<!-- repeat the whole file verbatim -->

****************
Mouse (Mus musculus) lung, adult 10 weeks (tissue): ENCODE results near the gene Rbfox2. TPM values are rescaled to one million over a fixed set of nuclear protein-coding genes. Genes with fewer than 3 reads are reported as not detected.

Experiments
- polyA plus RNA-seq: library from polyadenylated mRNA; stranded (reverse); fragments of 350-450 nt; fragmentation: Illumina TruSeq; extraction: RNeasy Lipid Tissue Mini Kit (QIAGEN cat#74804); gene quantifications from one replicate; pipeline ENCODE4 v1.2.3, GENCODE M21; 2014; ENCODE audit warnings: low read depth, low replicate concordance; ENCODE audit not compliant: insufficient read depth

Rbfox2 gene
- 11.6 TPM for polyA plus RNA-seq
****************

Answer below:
Mouse (Mus musculus) lung, adult 10 weeks (tissue): ENCODE results near the gene Rbfox2. TPM values are rescaled to one million over a fixed set of nuclear protein-coding genes. Genes with fewer than 3 reads are reported as not detected.

Experiments
- polyA plus RNA-seq: library from polyadenylated mRNA; stranded (reverse); fragments of 350-450 nt; fragmentation: Illumina TruSeq; extraction: RNeasy Lipid Tissue Mini Kit (QIAGEN cat#74804); gene quantifications from one replicate; pipeline ENCODE4 v1.2.3, GENCODE M21; 2014; ENCODE audit warnings: low read depth, low replicate concordance; ENCODE audit not compliant: insufficient read depth

Rbfox2 gene
- 11.6 TPM for polyA plus RNA-seq